Originally created 07/24/99

Moore to test modifications in offense



TERRE HAUTE, Ind. -- Peyton Manning's first season was the most productive in NFL history for a rookie quarterback, but that isn't stopping offensive coordinator Tom Moore from tinkering around as the Indianapolis Colts began training camp practice Friday.

"Football is an ongoing thing. The biggest thing you've got to do in the offseason is sit back and take a look at what you did, where you're going. You've got to stay up with it, so you're not playing catch-up," said Moore, who in his debut with Indianapolis last year saw the offense accumulate 5,116 yards.

That was the third highest in franchise history and the most by the Colts since 1980. Manning accounted for the majority of the offense, passing for an NFL rookie record of 3,739 yards.

"You've got to add some new things," Moore said. "Last year with Peyton we put in a lot of offense. He's very capable of handling a lot of offense. He did some very good things. Through the course of the year you see some things you can add, or modify, and that is what training camp is for."

Moore said the offense won't change much with the departure of three-time Pro Bowl selection Marshall Faulk, the team's leading rusher the past five seasons. Faulk accumulated career-highs of 1,319 yards on the ground and 909 yards on receptions, but was traded to St. Louis in anticipation of a holdout this year and the drafting of Edgerrin James.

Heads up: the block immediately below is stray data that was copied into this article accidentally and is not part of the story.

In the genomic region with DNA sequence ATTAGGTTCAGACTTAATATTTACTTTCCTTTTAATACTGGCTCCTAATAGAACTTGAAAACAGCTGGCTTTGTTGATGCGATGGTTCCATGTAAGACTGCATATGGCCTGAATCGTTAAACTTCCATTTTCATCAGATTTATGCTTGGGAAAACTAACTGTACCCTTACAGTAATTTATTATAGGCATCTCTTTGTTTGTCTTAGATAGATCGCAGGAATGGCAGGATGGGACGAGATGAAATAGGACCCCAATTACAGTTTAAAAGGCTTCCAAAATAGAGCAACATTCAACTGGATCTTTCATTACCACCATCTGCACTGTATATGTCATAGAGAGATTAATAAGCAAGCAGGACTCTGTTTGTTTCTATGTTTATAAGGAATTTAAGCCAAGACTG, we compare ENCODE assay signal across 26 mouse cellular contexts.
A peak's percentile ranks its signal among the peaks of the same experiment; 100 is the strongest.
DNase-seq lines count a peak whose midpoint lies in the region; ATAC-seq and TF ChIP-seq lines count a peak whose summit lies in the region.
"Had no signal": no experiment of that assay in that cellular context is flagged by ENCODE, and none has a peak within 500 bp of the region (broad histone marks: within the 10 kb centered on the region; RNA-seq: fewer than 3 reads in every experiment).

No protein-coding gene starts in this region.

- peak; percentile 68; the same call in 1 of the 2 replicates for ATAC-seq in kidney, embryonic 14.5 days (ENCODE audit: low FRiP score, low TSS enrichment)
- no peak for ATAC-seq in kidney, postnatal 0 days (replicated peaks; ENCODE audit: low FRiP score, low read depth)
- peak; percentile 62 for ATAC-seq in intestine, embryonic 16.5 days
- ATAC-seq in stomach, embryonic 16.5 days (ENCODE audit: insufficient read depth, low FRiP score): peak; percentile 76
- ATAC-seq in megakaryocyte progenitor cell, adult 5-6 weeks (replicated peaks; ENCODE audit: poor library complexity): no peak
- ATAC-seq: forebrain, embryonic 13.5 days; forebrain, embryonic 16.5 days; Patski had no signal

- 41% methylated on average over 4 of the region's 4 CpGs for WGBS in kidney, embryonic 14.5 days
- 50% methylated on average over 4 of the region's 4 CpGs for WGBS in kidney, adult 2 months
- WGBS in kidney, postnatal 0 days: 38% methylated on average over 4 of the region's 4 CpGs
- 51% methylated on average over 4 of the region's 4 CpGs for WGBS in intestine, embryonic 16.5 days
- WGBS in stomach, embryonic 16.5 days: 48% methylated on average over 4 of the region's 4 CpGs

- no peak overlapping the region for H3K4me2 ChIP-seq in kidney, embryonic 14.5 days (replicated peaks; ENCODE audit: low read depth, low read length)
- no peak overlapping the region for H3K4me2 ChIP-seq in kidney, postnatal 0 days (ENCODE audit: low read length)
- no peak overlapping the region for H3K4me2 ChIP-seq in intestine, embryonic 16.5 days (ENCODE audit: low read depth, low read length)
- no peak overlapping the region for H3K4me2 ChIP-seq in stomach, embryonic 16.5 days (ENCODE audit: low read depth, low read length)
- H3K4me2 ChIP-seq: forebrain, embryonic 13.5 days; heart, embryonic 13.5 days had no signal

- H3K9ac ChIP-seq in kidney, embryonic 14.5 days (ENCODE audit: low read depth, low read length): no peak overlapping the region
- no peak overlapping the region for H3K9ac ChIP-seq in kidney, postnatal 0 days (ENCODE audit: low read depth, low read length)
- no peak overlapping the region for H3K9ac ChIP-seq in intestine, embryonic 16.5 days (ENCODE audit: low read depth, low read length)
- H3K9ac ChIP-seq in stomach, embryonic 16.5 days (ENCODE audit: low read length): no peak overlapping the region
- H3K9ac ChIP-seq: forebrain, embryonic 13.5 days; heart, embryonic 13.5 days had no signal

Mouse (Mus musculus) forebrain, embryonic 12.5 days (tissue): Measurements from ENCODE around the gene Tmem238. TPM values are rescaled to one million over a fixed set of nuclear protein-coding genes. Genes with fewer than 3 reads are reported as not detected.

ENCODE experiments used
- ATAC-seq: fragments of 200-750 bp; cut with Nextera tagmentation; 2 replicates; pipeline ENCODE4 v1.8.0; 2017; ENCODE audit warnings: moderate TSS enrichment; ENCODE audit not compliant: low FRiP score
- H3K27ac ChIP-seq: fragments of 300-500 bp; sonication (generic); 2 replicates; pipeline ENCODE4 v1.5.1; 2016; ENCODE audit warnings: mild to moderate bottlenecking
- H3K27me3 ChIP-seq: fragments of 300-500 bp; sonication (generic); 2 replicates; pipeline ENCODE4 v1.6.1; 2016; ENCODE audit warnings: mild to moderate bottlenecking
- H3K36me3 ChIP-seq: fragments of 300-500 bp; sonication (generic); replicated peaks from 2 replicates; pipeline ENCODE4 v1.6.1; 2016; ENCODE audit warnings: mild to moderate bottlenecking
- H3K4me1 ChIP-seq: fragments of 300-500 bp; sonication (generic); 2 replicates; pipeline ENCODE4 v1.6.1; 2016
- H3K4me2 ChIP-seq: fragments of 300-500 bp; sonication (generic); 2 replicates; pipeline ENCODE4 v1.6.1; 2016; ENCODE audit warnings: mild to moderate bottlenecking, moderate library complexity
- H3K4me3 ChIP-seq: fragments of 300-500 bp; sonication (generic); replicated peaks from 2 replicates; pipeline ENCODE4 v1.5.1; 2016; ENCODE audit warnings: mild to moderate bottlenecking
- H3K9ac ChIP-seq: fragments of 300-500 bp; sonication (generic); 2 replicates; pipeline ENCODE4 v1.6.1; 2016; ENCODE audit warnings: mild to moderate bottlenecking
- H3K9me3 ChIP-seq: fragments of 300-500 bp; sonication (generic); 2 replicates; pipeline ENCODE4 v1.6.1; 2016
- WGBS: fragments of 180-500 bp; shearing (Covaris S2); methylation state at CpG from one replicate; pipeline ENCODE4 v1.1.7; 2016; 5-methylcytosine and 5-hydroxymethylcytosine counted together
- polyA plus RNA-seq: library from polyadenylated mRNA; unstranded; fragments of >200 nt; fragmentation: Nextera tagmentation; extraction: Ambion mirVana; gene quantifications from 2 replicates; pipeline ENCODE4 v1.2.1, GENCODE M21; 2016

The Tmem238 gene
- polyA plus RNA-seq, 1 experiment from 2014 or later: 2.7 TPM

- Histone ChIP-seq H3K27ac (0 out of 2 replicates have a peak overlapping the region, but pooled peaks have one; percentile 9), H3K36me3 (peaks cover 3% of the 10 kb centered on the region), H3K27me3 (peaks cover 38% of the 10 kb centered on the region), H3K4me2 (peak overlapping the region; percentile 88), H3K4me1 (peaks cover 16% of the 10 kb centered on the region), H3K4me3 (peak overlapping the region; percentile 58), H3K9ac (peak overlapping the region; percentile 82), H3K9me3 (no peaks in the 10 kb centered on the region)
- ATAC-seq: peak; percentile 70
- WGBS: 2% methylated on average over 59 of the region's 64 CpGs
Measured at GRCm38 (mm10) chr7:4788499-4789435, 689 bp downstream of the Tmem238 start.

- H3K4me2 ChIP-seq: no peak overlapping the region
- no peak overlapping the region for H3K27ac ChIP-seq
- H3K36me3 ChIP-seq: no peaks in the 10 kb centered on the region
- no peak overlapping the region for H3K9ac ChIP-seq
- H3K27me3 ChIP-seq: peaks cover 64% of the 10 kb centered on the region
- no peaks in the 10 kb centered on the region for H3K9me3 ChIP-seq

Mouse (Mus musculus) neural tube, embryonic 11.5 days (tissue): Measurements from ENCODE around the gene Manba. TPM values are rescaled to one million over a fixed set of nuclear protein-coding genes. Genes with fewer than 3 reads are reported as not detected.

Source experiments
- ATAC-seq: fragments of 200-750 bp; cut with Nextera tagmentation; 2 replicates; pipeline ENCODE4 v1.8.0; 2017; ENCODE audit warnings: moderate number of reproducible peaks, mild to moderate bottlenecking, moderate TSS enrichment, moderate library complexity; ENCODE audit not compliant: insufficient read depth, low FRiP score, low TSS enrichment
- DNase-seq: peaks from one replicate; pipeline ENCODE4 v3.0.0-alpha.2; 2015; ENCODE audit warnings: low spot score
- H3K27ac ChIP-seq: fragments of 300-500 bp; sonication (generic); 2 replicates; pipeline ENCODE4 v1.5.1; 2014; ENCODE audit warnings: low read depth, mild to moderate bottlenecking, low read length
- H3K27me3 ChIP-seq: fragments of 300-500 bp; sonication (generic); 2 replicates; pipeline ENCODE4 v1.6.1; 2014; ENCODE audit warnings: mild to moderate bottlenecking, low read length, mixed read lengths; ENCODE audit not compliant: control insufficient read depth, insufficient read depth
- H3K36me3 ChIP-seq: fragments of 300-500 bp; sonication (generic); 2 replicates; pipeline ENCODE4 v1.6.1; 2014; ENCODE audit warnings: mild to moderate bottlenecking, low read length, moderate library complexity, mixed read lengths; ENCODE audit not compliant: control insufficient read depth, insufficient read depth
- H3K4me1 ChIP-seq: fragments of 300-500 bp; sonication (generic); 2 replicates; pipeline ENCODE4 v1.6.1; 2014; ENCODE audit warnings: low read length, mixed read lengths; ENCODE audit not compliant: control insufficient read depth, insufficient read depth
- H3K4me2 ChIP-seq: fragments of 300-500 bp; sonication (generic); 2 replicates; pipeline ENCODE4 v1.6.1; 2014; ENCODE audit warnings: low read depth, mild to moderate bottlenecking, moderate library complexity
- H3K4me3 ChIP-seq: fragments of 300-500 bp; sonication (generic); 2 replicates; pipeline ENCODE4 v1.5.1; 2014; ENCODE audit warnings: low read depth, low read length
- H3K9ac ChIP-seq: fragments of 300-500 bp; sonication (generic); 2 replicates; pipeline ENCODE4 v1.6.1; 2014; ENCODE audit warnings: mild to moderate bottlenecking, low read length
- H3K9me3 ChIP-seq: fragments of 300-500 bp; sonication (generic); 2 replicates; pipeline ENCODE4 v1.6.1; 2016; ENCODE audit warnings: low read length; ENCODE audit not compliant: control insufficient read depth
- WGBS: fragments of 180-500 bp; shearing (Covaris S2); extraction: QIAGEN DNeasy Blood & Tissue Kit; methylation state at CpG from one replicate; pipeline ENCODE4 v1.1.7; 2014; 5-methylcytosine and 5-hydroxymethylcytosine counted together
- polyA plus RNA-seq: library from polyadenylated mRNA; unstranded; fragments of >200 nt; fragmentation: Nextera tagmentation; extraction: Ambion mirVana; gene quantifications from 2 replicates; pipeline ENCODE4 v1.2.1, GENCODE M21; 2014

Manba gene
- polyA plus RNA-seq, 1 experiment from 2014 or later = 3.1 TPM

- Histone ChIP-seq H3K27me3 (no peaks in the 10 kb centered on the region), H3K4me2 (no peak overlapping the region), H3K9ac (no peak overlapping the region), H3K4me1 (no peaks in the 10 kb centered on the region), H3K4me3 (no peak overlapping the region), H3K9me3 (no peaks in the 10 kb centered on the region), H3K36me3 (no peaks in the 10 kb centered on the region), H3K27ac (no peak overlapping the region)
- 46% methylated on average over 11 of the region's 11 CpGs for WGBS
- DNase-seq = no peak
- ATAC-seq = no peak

James, the fourth overall pick in this year's draft, will step into Faulk's role once he is signed.

"From what we've seen in minicamp and summer camp, Edgerrin has the capability of catching the ball. We still want to get everybody involved in catching the ball, and we're not making any significant changes in our running game," Moore said.

But James has to be signed before he can report to camp. Club president Bill Polian said Friday that he and agent Leigh Steinberg were "very far apart" and that he was not "hopeful anything will get done any time soon."

Steinberg did not immediately respond to a telephone message seeking comment.

Once he signs, the 6-foot, 216-pound James is penciled in for heavy duty.

"He's got the body and has demonstrated the potential to be a back who can produce the big run and also deliver in short yardage situations. You like to have a back that can play every down," Moore said. "That way you don't get stereotyped or labeled by who is in the game."

Meanwhile, Moore says Manning is way ahead of where he was last year when he missed the first five days of training camp while his contract was being negotiated.

"The maturity is easy to see, the success he had last year is something we'll be able to build on," Moore said. "One of the things that really helps Peyton is when you tell him something, make a correction of something, you may make it last year and it still stuck with him.

"He has great retention ... that helps him down the road. He sees things with a great visualization. Last year, he was running the offense and learning it. This year, he's picking up where he left off."